Tag Archives: Python

Pizza price calculation | 计算披萨价钱🍕

Many of us are still in coronavirus lockdown. We are very proud of all of you for staying healthy and safe.😀

In today’s google classroom, we ordered some pizza for lunch. 🍕  We made a Python program to calculate 👩‍💻 which pizza size gives us the best value.

Our goal: to find the lowest price per bite.  To get that, we divide cost by size.

def pizzaBitePrice(radius,price):
    area=radius**2*3.14
    unit_price = price/area
    return(unit_price)
# small pizza
pizzaBitePrice(7,12)
0.07799298063174313
# medium pizza
pizzaBitePrice(8,14.75)
0.06593351910828026
# large pizza
pizzaBitePrice(9,14.75)
0.057993237398757565

👍The conclusion is: the large size one gives us the best value with price of 5.7 cents (plus tax) per bite.

Welcome to our New Google Classroom!!😃

Hello everybody!😃 Welcome back to Magic Math Mandarin.  Since we are staying home because of covid-19, we brought our classes to google classroom so our students can keep on learning even during this pandemic👩‍🏫. Now we can all communicate with each other online💻. In this classroom we will be learning Chinese🈷, math➗, and programming👩‍💻. Our teachers will put new assignments everyday about each topic.  If you would also like to join our wonderful classrooms then here is the class code mtxl6j4

Remember to stay home and don’t get sick!😷 Please join our classroom today!👍💖

 

Ipython Shell Keyboard shortcuts 键盘快捷键 (Kuàijié jiàn)

In this past weekend’s coding class we practice keyboard ⌨ shortcuts in the interactive Python shell (Ipython).

Since most of the students are learning typing ⌨, practicing these keyboard shortcuts actually help them learn typing by reinforcing memory of where the keys are.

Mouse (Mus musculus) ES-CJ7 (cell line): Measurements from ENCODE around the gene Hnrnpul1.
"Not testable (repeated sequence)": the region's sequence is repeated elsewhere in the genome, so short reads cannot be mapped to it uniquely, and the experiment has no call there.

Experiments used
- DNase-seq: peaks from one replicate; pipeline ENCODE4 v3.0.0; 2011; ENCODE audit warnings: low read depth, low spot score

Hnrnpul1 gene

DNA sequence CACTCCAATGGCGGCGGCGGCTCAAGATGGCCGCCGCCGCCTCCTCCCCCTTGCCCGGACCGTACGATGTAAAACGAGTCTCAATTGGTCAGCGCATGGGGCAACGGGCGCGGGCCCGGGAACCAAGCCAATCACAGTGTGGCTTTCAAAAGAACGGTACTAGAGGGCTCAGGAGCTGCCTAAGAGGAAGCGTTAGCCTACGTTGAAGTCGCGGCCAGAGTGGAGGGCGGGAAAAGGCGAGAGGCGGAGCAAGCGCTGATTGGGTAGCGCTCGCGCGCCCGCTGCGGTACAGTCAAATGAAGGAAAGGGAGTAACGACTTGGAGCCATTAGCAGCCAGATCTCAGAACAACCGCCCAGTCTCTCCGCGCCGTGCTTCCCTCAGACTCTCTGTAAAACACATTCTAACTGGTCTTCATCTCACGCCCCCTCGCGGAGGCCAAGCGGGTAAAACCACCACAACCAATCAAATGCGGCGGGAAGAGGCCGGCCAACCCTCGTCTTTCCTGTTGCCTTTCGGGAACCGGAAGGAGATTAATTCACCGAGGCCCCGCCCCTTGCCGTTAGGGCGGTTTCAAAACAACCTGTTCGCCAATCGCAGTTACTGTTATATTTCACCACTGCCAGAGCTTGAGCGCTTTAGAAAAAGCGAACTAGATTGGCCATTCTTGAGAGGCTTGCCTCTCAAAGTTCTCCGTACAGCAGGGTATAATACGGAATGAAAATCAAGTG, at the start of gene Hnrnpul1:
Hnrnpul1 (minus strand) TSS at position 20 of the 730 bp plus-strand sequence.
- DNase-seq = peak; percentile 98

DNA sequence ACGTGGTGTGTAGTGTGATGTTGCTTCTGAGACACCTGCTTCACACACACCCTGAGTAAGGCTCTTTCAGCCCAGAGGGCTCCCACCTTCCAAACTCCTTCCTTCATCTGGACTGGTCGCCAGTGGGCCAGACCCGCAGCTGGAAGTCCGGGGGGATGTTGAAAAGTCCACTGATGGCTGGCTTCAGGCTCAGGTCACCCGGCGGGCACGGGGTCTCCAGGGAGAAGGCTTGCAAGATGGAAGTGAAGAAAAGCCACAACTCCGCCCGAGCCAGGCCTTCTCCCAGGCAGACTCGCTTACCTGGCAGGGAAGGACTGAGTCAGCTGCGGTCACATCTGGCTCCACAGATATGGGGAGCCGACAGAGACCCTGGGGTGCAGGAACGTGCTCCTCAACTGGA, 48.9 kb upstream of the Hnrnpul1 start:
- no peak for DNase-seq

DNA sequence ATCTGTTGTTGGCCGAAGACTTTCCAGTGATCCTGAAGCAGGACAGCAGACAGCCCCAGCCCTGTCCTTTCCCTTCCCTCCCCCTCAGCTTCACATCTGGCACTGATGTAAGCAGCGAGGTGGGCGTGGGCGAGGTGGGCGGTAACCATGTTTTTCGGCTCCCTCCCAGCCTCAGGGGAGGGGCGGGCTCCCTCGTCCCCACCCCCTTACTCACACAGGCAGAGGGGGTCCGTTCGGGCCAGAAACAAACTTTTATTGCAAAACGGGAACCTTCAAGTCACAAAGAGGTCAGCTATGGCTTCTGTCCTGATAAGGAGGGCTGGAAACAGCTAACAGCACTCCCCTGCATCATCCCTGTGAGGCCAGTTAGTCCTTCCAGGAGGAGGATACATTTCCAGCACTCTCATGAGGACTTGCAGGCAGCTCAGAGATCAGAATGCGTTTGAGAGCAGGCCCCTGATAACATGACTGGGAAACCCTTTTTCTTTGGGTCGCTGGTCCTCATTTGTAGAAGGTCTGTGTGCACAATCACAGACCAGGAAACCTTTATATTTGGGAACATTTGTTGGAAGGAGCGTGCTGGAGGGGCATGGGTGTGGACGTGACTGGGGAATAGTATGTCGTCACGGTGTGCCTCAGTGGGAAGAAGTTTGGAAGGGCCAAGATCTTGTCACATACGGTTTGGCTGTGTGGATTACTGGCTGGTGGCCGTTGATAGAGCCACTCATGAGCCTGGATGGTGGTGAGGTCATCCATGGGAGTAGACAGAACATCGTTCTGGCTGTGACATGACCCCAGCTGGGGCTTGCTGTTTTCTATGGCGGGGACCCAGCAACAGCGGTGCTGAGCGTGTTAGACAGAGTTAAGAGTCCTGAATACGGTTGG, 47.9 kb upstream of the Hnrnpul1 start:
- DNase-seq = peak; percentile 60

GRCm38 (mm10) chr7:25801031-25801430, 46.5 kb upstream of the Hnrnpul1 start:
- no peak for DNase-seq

The keyboard shortcuts allows you to minimize finger movements on the keyboard, which means you don’t even have to lift your hand ✋ for the “Backspace”, ‘Home’, ‘End’ or arrow keys (most of the time).    Spend 15 minutes per day practicing these.  Pretty soon, you will be a fast coder.

🚕Navigation

keystroke Action
Ctrl-a Move cursor to the beginning of the line
Ctrl-e Move cursor to the end of the line
Ctrl-b or the left arrow key Move cursor back one character
Ctrl-f or the right arrow key Move cursor forward one character

👦Text Entry

Keystroke Action
Backspace key Delete previous character in line
Ctrl-d Delete next character in line
Ctrl-k Cut text from cursor to end of line
Ctrl-u Cut text from beginning of line to cursor
Ctrl-y Yank (i.e. paste) text that was previously cut
Ctrl-t Transpose (i.e., switch) previous two characters

🐞Command History

Keystroke Action
Ctrl-p (or the up arrow key) Access previous command in history
Ctrl-n (or the down arrow key) Access next command in history
Ctrl-r Reverse-search through command history

🐳Miscellaneous

Keystroke Action
Ctrl-l Clear terminal screen
Ctrl-c Interrupt current Python command
Ctrl-d Exit IPython session

The shortcuts are referenced from  Python Data Science Handbook.   As its author Jake Vanderplas says, these shortcuts are not inherent in Ipython shell itself, but are based on GNU Readline library.

Our cofounder’s new book release

We are really proud of our co-founder(联合创始人 lián hé chuàng shǐ rén), Sarah Chen, for her new book release, which is now public.   Congratulations!

Her book is available in various outlets:

Here is her pre-release announcement on LinkedIn in July this year.

 

 

argmax, argmin argsort and quick sort | 快速排序

This Saturday class we went over indexing and ordering a group of items by their sorted indices. For those who are more advanced, please go over the section on quick sort.